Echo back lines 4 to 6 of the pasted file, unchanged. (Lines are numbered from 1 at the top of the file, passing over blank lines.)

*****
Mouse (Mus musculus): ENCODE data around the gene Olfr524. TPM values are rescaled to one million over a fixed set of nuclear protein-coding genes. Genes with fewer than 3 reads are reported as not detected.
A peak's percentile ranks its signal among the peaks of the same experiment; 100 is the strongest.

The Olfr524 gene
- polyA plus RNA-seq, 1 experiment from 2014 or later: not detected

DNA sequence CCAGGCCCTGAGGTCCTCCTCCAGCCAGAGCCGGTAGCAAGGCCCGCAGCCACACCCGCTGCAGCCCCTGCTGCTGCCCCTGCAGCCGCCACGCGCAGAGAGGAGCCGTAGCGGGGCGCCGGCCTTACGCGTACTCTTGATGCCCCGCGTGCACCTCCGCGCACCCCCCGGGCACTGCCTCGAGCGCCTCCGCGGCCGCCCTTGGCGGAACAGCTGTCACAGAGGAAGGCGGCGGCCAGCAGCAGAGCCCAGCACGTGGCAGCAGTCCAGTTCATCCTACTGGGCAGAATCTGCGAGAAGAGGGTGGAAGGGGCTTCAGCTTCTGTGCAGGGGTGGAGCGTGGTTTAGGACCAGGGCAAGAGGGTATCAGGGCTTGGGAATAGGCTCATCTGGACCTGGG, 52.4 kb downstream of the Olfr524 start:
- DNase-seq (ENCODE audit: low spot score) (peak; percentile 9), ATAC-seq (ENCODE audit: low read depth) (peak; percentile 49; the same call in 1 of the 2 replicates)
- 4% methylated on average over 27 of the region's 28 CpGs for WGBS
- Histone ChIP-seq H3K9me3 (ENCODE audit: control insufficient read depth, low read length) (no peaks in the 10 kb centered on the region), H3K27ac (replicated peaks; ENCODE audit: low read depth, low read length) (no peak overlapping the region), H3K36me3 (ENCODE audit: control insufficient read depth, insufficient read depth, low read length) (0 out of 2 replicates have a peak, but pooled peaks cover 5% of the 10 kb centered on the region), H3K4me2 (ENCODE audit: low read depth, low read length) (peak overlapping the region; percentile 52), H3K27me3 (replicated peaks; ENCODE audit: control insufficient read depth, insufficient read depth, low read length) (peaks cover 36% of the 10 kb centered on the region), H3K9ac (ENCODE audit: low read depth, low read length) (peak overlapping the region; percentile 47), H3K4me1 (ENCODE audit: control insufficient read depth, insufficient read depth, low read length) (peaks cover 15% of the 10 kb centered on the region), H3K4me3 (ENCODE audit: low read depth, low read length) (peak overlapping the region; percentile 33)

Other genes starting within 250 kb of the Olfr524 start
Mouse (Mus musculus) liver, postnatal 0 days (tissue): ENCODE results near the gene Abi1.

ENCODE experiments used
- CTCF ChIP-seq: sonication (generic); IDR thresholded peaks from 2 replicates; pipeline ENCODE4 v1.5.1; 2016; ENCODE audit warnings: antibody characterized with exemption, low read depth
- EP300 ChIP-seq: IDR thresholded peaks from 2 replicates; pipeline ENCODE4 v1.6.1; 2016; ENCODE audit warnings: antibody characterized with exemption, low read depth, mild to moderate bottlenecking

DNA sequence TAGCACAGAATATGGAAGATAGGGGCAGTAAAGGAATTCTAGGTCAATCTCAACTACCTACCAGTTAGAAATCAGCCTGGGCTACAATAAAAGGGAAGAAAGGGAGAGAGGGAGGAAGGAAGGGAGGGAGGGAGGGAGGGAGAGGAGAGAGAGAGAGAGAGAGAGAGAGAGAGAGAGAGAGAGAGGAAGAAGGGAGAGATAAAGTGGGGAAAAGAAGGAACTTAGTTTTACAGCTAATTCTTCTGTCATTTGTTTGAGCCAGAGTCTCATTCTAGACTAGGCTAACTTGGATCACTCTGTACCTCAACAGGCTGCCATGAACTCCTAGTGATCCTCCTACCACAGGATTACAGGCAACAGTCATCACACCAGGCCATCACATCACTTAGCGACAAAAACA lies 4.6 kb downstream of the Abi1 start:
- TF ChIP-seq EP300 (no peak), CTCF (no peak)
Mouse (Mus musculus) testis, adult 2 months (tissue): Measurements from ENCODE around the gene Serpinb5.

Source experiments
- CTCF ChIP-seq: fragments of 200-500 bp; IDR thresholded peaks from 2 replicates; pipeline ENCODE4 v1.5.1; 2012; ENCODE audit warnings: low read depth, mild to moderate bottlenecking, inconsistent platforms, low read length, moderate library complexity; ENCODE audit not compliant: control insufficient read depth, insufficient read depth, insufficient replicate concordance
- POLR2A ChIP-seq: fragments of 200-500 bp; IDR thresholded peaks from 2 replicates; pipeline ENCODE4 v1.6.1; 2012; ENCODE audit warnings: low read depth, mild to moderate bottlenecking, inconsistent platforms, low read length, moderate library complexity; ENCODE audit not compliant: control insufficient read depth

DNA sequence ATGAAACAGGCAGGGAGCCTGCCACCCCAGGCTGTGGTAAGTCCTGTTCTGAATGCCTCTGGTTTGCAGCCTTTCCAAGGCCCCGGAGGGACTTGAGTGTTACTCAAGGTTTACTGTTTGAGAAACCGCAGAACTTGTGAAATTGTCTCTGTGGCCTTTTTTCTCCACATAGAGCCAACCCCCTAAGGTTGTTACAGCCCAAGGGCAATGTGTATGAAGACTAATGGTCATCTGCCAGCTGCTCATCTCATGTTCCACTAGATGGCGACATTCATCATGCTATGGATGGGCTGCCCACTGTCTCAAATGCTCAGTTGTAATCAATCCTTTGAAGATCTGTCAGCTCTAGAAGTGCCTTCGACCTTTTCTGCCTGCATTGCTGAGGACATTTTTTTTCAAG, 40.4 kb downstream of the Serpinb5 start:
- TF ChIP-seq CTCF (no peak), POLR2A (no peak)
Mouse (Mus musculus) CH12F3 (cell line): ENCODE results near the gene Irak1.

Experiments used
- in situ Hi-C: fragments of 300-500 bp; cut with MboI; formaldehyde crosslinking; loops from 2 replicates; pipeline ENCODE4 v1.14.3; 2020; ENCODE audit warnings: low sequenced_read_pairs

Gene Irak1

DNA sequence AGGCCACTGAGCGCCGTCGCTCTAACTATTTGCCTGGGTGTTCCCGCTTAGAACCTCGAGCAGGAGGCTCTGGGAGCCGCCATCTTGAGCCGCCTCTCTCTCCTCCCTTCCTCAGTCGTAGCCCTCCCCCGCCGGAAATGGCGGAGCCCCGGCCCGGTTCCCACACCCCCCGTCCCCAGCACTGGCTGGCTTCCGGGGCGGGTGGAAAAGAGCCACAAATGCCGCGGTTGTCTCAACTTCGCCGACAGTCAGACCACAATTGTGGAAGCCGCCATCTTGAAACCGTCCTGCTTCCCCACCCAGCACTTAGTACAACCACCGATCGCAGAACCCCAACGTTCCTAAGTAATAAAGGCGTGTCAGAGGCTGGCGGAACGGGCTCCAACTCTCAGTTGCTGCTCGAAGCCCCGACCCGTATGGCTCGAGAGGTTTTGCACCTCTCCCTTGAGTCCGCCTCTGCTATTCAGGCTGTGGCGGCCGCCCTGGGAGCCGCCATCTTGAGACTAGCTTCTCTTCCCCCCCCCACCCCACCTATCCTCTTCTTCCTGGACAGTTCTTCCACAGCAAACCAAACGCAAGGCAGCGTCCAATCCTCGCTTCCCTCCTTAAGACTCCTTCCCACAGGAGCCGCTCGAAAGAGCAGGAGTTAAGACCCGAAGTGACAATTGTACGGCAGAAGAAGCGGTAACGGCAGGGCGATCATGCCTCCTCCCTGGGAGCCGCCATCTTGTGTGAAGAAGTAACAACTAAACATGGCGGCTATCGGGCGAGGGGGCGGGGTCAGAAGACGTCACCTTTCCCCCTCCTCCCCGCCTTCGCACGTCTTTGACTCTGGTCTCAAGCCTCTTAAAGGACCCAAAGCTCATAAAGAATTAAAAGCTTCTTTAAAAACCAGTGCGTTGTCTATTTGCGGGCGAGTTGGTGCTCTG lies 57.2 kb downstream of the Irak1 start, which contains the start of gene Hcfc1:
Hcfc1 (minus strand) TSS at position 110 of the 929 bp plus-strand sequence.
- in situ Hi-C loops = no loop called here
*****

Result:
- polyA plus RNA-seq, 1 experiment from 2014 or later: not detected

DNA sequence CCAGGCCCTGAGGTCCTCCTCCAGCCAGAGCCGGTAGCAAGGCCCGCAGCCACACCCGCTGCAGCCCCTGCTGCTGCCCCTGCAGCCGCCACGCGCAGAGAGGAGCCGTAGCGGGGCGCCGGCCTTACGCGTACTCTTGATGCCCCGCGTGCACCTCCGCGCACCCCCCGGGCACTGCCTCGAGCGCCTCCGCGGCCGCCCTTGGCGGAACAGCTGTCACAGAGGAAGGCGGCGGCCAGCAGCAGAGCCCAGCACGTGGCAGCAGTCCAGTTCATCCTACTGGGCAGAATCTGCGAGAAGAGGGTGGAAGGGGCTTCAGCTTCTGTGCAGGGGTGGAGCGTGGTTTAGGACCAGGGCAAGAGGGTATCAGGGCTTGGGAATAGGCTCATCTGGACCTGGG, 52.4 kb downstream of the Olfr524 start:
- DNase-seq (ENCODE audit: low spot score) (peak; percentile 9), ATAC-seq (ENCODE audit: low read depth) (peak; percentile 49; the same call in 1 of the 2 replicates)